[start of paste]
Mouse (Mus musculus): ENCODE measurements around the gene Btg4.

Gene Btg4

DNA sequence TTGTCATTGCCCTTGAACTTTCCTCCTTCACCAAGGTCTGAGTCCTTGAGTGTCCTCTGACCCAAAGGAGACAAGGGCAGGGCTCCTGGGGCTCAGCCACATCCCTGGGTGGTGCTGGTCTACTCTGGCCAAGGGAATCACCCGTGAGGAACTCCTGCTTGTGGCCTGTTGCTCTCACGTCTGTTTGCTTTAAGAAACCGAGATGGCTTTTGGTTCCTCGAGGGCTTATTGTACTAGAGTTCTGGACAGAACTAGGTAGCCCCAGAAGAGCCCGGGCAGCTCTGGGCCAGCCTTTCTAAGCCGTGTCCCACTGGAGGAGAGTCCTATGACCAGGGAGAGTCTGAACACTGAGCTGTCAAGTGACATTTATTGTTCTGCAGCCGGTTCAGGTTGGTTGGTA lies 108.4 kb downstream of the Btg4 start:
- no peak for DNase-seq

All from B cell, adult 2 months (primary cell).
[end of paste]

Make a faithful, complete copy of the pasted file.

Mouse (Mus musculus): ENCODE measurements around the gene Btg4.

Gene Btg4

DNA sequence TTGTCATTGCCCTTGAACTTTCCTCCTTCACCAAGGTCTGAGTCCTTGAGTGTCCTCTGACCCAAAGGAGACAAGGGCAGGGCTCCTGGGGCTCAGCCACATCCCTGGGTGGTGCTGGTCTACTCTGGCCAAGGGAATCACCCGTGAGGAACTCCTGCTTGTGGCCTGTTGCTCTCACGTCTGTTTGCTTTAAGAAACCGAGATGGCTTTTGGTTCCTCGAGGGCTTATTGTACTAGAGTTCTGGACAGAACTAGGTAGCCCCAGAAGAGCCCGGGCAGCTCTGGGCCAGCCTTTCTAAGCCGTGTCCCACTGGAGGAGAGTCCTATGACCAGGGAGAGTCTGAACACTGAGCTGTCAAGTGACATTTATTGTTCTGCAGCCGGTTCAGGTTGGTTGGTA lies 108.4 kb downstream of the Btg4 start:
- no peak for DNase-seq

All from B cell, adult 2 months (primary cell).